FGTV Studio Visit
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Skylanders: Spyro's Adventures isn't what I expected. Rather than a merchandise led game, it offers a fresh experience for both toy and game consumers and all in one collectible package.
Spyro used to be a big deal in the world of videogames, but then so did a lot of other backstaged characters. Skylanders: Spyro's Adventure dusts off the diminutive blue dragon and sets him (her?) at the head of an entirely new franchise.
Fig 1. Pre-order Skylanders Figures on Amazon.
Before you rush off to other more exciting games though, you need to know that there is more going on here than meets the eye. Hearing that there are a set of collectable toys to complement the game may not pique your excitement, or even the fact that these toys are built around technology so that each of them can be controlled in the game when placed upon the included magic portal peripheral.
The real excitement, for me at least, was the sheer imagination, quality and craftsmanship that each of these plastic characters has had lavished on it. Something about the close relationship between the toy and the videogame has made both parts richer. This is immediately evident in the toys which exude quality, in terms of the materials used, attention to detail and number of paint passes.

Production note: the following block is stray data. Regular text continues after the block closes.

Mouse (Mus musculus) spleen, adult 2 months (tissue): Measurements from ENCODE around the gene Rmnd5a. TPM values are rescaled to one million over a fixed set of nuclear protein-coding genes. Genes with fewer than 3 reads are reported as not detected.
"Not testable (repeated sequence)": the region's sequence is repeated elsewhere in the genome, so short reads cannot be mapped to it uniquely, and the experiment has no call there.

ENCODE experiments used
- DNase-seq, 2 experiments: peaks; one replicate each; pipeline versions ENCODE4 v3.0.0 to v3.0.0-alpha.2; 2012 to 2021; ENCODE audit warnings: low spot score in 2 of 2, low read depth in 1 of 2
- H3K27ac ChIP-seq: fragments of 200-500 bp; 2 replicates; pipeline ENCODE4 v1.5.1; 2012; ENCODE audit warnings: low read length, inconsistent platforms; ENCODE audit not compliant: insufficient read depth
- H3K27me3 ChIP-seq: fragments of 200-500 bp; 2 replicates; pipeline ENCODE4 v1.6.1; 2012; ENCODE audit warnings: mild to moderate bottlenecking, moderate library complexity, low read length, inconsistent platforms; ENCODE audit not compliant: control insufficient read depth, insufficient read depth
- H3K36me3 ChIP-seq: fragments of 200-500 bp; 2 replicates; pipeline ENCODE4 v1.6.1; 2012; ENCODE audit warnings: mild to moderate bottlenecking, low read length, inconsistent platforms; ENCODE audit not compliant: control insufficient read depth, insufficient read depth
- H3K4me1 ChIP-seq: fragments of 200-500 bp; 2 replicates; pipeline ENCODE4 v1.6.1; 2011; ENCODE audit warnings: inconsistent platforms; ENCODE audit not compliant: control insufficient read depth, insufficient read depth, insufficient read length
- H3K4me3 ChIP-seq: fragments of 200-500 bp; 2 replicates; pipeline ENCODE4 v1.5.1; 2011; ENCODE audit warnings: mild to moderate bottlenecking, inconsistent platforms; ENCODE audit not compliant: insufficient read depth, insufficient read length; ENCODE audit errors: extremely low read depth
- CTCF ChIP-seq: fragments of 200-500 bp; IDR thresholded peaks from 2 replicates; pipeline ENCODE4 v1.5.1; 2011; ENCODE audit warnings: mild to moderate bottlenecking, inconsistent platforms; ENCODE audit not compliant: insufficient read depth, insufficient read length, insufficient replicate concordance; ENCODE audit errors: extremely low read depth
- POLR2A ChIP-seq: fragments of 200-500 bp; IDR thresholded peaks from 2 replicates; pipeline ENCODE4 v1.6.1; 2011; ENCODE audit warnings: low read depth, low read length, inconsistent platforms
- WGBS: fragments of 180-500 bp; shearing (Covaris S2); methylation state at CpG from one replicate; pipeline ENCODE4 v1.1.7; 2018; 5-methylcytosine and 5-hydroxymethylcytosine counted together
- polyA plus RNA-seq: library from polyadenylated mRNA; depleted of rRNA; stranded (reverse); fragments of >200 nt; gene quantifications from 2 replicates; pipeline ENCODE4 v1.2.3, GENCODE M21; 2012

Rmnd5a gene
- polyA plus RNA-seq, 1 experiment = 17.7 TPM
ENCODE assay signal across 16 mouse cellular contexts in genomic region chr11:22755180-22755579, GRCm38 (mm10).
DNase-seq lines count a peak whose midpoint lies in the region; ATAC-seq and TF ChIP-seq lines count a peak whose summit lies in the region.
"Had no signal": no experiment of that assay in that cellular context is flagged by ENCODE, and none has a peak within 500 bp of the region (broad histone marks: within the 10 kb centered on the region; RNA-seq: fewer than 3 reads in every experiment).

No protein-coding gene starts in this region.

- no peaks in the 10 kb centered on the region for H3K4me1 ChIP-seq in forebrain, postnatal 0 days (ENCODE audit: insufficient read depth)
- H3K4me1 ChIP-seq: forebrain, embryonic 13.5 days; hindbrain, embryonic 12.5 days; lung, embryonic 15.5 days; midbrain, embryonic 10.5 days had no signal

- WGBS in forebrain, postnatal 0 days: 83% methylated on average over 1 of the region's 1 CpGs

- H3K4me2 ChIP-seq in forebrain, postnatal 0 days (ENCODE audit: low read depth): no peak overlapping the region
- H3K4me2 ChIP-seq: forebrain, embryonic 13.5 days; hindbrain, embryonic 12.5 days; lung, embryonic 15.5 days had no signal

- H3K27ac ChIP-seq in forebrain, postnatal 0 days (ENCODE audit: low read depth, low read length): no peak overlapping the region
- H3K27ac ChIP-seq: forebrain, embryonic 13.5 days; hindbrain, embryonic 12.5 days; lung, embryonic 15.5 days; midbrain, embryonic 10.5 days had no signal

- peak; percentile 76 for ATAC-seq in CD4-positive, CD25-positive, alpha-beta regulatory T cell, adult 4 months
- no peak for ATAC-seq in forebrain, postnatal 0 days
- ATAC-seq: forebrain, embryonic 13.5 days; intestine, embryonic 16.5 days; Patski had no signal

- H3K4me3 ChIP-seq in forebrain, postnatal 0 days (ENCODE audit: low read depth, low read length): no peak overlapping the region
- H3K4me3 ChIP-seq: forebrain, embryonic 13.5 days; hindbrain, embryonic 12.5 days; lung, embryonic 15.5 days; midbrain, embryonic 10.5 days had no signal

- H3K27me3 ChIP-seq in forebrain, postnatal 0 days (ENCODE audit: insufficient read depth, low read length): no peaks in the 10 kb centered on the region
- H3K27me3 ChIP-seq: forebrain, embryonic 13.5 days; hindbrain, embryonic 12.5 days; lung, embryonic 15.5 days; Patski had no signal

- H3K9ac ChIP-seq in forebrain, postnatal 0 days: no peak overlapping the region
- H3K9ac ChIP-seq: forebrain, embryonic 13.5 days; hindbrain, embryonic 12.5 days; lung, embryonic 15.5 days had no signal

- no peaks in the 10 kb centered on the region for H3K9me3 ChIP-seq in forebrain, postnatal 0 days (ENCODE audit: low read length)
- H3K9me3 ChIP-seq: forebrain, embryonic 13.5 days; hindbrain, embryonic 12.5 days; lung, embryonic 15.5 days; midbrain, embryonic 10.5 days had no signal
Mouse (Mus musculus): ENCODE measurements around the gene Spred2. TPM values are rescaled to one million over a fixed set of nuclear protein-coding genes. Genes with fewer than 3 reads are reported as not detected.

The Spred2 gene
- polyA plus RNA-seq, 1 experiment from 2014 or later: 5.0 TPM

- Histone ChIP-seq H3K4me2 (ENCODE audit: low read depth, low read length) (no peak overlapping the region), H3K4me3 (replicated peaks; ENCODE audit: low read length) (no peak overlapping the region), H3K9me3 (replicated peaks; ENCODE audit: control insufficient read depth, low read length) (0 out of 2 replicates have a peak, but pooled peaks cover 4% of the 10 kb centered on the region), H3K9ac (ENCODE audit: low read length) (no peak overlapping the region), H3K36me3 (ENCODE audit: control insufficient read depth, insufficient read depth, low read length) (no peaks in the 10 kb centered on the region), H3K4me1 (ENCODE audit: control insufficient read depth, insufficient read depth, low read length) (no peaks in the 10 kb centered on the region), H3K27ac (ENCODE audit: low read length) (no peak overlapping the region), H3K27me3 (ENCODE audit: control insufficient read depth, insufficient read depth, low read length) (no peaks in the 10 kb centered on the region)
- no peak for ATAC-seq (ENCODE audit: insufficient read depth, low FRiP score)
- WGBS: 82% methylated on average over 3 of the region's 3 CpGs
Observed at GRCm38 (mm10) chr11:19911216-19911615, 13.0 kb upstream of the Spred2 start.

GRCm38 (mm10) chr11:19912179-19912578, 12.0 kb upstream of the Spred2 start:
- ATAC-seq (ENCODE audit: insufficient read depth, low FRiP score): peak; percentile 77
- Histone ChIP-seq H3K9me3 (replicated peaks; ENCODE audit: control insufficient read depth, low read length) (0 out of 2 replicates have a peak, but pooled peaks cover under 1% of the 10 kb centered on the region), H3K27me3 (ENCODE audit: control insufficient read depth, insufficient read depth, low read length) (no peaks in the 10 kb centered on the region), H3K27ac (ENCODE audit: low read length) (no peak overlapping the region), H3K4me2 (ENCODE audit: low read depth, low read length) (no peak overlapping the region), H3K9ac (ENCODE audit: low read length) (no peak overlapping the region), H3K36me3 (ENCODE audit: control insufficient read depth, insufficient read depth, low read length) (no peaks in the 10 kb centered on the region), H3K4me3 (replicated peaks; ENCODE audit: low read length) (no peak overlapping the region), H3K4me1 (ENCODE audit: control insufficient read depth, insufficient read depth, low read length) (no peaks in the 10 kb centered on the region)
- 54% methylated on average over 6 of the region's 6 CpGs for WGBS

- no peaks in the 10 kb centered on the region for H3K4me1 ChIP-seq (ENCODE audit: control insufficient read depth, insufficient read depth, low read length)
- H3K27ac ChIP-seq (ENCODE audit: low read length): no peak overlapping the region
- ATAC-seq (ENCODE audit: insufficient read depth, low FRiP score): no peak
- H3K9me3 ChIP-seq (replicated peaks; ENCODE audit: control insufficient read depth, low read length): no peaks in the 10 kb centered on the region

Now I have spent time with the finished product I appreciate my FGTV Studio Visit and can understand what goes into producing toys and games like this. It was a trip that substantially changed what I thought about the game and how I thought toys were created in general. Rather than focus groups or a committee, the toys here were headed up by I-Wei Huang, a videogame character designer who happened to also have a hobby of making characterful robots in his spare time. This, together with Studio Boss Paul Reiche's enthusiasm for modelling and painting characters - something that reflects his love of Dungeons and Dragons and Tolkien - created what must be a unique artisan approach to the creation of a mass produced toy.
Case in point is the way Toys for Bob tackled the thorny subject of including something in the offering for girls -- or as it turned out something for those who want to play as a female character. Pursuing this quickly got the response from their experienced toy-maker partners that "boys don't want to play as girls" and the "girls don't really want to play with these sorts of toys". It's the kind of institutional logic that leads to bizarre pink-ified gadgets, games and technology in general, and happily it was something the videogame creators were able to push back against.